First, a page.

Once persecuted to extinction, find out how we're helping pine martens make a welcome return to the UK's woods.Read the story
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Life among the trees can be tough. But thanks to some very special adaptations, a wealth of amazing animals thrive in our forests. Evolution is at the root of all life on earth, driving animals to adapt to survive. After evolving for millennia, the species below are all perfectly adapted to forest life.
The goshawk is one of the UK’s most elusive birds, yet it's anything but shy and retiring. These raptors are heat-seeking missiles armed with a lethal arsenal of adaptations.
Goshawks launch themselves through holes in the overgrowth by tucking up and thrusting their feet forward. They fold up their wings to sail through gaps in the trees, while their tail opens out like a third wing to maintain lift. Meanwhile, semi-transparent second eyelids close to protect their eyes from thorns. With this extraordinary agility, goshawks are able to catch squirrels, wood pigeons and more.
Credit: Tim Preston / WTML
The pine marten’s habitat is, unfortunately, part of what makes this mammal so rare. It favours woodland, but is mostly confined to Scotland due to habitat loss and historical persecution.
Powerful semi-retractable claws mean they are excellent climbers. They also have flexible ankle joints. This means they can race down trees as well as up them when pursuing prey. We are supporting efforts to ensure pine martens survive outside of Scotland. The Pine Marten Recovery project has introduced more than 50 Scottish martens to the woods of mid-Wales. There are also plans to reintroduce martens to the Forest of Dean soon.
Treecreepers are a particular favourite of mine: scuttling up tree trunks with ease. They are perfectly adapted for life in the forest, with strong feet and long, curved claws. These come in handy when searching for insects in the crevices of tree bark. A delicately curved bill extracts prey while balance is maintained with a stiff tail.
It is also thought that the bill and claw length of treecreepers can vary according to the seasons. This allows them to maximise foraging opportunities across the year.
Credit: Ray Wilson / Alamy Stock Photo
What an animal! Those huge mandibles are impressive, but they aren’t what makes the stag beetle a forest specialist. That is all down to their larvae.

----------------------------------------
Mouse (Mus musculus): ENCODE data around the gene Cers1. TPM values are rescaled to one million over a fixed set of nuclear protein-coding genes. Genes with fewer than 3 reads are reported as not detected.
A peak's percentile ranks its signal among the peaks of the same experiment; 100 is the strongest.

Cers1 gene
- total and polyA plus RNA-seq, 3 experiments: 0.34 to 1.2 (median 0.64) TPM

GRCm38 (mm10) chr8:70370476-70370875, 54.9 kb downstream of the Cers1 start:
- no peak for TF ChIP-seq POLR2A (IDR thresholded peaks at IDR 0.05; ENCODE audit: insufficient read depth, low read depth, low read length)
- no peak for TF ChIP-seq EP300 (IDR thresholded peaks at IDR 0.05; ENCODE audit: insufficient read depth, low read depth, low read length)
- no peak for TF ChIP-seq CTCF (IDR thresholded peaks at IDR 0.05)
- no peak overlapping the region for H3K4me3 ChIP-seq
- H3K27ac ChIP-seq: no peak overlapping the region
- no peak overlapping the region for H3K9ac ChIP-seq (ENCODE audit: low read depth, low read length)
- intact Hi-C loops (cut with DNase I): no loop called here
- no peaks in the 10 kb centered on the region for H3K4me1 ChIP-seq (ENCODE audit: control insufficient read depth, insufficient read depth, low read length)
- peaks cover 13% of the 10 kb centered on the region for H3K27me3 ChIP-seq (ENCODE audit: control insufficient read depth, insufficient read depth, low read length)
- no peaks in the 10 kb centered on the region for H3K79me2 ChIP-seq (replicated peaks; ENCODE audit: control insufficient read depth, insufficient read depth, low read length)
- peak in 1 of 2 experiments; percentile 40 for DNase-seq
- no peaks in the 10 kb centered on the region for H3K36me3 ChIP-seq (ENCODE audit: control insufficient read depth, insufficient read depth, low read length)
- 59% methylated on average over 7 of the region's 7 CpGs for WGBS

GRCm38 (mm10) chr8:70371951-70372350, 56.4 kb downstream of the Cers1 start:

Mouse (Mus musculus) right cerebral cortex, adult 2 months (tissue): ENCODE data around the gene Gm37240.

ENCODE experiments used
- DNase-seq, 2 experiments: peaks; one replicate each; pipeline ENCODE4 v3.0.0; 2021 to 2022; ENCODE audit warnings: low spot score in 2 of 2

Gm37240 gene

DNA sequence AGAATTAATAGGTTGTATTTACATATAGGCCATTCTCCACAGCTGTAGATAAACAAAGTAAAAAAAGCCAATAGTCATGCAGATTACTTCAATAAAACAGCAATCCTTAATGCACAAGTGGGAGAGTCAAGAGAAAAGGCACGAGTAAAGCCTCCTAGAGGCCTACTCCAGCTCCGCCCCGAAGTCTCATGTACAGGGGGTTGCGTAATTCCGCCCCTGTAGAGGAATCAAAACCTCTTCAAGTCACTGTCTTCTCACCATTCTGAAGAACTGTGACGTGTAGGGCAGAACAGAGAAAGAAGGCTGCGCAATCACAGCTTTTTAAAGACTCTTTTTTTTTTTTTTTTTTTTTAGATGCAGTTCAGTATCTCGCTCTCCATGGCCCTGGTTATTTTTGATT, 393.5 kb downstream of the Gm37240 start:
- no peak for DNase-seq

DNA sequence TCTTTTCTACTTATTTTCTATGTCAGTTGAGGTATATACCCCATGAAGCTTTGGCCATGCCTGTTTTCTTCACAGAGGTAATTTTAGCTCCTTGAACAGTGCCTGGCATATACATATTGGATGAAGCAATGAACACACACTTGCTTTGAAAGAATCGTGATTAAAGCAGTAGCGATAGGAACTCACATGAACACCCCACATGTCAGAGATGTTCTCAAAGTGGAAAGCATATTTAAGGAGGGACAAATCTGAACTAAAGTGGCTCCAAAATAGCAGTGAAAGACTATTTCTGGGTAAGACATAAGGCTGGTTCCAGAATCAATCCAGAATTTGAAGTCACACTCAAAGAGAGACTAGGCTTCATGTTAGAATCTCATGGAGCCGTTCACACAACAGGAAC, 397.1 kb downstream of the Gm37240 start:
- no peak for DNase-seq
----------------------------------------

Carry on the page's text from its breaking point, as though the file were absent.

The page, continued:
Stag beetles spend anywhere from three to seven years in their larval stage. Buried underground, they feast on that woodland speciality: rotten deadwood. Adults survive for a mere few months, using up their fat reserves, but will also drink tree sap and eat fallen fruit.
Credit: Arterra Picture Library / Alamy Stock Photo
It's no secret that red squirrels are adapted for woodland survival. Their long tail and sharp claws help them scale towering trees and leap from branch to branch.
Like pine martens, their flexible ankles afford amazing manoeuvrability. But red squirrels have an additional adaptation. With four toes on their front paws but five at the back, they have even greater leverage when up in the trees.
Credit: Mark Hamblin / scotlandbigpicture.com
Extinct for centuries, wild boar have returned to some of the UK’s woods. This is thanks to escapes from farms and possibly illegal releases. Their strong snouts are adapted to rooting through woodland soil, while wiry brown hair helps them blend in among the trees. Piglets are even striped like humbugs for extra camouflage.
What makes wild boar most successful, however, is their incredibly varied diet. They will dine on virtually anything found in the forest, from worms and bird eggs to carrion and acorns.
Credit: Thomas Winstone / WTML
The purple emperor is one of the most elusive animals in the UK. It spends the bulk of its life up above the canopy, fluttering around in search of aphid honeydew and tree sap. But this isn’t their sole foodstuff.
Purple emperor butterflies have, shall we say, exotic tastes. They will descend from their lofty empire above the oaks to feed on animal droppings, carrion and urine. They can’t get enough of the salts contained in this unconventional butterfly food: an essential part of their diet.
Credit: Alex Hyde / naturepl.com
Most bats pluck their insect prey from mid-air. The brown long-eared, however, prefers to snatch its food from the trees. They have even been known to take spiders from their webs.
It is all thanks to those incredible ears. Brown long-eared bats have exceptionally sensitive hearing. Combined with their quiet form of echolocation, this makes them lethal hunters.
Credit: imageBROKER / Alamy Stock Photo
Small but perfectly formed. The business end of a woodlouse spider makes it a formidable forest predator. They may be just 3cm long at the most, but these little spiders come with impressive mandibles. Their prey? Woodlice, of course!
These spiders patrol their woodland habitat, hunting for woodlice underneath logs and stones. Their powerful fangs come into play when they hunt: piercing the louse’s tough exoskeleton with ease.
Credit: Avalon Photoshot License / Alamy Stock Photo